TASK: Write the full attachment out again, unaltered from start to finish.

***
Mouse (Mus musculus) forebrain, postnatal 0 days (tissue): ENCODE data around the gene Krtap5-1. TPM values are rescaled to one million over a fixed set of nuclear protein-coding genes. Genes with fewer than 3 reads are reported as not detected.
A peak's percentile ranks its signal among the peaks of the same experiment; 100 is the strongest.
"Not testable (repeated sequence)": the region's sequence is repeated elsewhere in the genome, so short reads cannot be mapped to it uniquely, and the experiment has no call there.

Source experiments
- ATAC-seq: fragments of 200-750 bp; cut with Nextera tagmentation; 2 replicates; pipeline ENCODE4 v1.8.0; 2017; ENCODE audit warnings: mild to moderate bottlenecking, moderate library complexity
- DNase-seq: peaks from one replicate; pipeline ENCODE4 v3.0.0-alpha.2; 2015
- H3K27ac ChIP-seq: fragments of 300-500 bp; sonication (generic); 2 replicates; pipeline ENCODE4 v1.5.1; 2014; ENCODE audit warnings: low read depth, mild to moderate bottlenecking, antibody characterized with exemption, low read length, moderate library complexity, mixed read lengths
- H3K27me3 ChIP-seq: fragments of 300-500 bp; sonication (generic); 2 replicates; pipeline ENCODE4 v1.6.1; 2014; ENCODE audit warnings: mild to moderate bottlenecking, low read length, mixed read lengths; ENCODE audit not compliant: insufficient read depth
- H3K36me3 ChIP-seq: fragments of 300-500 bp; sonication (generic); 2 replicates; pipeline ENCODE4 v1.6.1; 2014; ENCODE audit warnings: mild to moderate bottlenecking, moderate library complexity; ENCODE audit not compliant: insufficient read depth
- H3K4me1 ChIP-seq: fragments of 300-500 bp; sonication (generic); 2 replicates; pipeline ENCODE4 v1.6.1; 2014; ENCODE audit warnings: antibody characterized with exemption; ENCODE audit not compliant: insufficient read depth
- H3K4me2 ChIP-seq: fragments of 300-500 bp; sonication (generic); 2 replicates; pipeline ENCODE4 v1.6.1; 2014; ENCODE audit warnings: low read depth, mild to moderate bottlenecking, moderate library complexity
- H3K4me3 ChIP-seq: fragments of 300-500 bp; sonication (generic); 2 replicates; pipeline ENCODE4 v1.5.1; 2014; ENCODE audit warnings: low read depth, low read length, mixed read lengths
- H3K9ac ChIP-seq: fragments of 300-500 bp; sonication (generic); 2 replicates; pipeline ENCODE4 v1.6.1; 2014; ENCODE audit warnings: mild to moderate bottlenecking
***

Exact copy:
Mouse (Mus musculus) forebrain, postnatal 0 days (tissue): ENCODE data around the gene Krtap5-1. TPM values are rescaled to one million over a fixed set of nuclear protein-coding genes. Genes with fewer than 3 reads are reported as not detected.
A peak's percentile ranks its signal among the peaks of the same experiment; 100 is the strongest.
"Not testable (repeated sequence)": the region's sequence is repeated elsewhere in the genome, so short reads cannot be mapped to it uniquely, and the experiment has no call there.

Source experiments
- ATAC-seq: fragments of 200-750 bp; cut with Nextera tagmentation; 2 replicates; pipeline ENCODE4 v1.8.0; 2017; ENCODE audit warnings: mild to moderate bottlenecking, moderate library complexity
- DNase-seq: peaks from one replicate; pipeline ENCODE4 v3.0.0-alpha.2; 2015
- H3K27ac ChIP-seq: fragments of 300-500 bp; sonication (generic); 2 replicates; pipeline ENCODE4 v1.5.1; 2014; ENCODE audit warnings: low read depth, mild to moderate bottlenecking, antibody characterized with exemption, low read length, moderate library complexity, mixed read lengths
- H3K27me3 ChIP-seq: fragments of 300-500 bp; sonication (generic); 2 replicates; pipeline ENCODE4 v1.6.1; 2014; ENCODE audit warnings: mild to moderate bottlenecking, low read length, mixed read lengths; ENCODE audit not compliant: insufficient read depth
- H3K36me3 ChIP-seq: fragments of 300-500 bp; sonication (generic); 2 replicates; pipeline ENCODE4 v1.6.1; 2014; ENCODE audit warnings: mild to moderate bottlenecking, moderate library complexity; ENCODE audit not compliant: insufficient read depth
- H3K4me1 ChIP-seq: fragments of 300-500 bp; sonication (generic); 2 replicates; pipeline ENCODE4 v1.6.1; 2014; ENCODE audit warnings: antibody characterized with exemption; ENCODE audit not compliant: insufficient read depth
- H3K4me2 ChIP-seq: fragments of 300-500 bp; sonication (generic); 2 replicates; pipeline ENCODE4 v1.6.1; 2014; ENCODE audit warnings: low read depth, mild to moderate bottlenecking, moderate library complexity
- H3K4me3 ChIP-seq: fragments of 300-500 bp; sonication (generic); 2 replicates; pipeline ENCODE4 v1.5.1; 2014; ENCODE audit warnings: low read depth, low read length, mixed read lengths
- H3K9ac ChIP-seq: fragments of 300-500 bp; sonication (generic); 2 replicates; pipeline ENCODE4 v1.6.1; 2014; ENCODE audit warnings: mild to moderate bottlenecking